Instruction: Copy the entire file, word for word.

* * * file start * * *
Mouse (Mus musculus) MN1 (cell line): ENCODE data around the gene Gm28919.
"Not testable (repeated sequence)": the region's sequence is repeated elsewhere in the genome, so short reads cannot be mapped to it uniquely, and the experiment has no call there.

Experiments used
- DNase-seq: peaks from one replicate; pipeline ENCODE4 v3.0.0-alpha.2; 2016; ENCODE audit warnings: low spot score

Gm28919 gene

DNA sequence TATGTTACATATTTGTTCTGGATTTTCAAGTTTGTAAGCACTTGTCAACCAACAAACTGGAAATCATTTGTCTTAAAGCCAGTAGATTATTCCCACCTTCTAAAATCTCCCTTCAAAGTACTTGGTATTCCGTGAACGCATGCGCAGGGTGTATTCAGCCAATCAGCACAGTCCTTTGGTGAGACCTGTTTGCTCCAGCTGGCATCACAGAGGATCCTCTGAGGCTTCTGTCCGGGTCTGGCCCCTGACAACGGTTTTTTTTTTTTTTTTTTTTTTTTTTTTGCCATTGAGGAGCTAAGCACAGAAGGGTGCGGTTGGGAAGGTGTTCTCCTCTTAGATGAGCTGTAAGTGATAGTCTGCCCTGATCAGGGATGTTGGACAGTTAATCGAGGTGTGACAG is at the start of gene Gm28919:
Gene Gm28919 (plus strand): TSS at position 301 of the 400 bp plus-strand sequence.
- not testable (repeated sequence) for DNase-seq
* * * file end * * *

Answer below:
Mouse (Mus musculus) MN1 (cell line): ENCODE data around the gene Gm28919.
"Not testable (repeated sequence)": the region's sequence is repeated elsewhere in the genome, so short reads cannot be mapped to it uniquely, and the experiment has no call there.

Experiments used
- DNase-seq: peaks from one replicate; pipeline ENCODE4 v3.0.0-alpha.2; 2016; ENCODE audit warnings: low spot score

Gm28919 gene

DNA sequence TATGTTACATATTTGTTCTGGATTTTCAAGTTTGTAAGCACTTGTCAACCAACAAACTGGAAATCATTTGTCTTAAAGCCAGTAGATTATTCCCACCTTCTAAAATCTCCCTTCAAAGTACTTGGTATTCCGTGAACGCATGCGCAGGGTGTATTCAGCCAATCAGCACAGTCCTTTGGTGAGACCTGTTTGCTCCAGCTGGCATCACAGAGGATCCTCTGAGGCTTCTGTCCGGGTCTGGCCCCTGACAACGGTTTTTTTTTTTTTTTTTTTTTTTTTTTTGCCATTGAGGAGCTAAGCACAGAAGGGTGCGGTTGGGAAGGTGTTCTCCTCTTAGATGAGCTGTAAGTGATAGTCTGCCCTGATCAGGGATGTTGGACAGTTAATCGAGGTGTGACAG is at the start of gene Gm28919:
Gene Gm28919 (plus strand): TSS at position 301 of the 400 bp plus-strand sequence.
- not testable (repeated sequence) for DNase-seq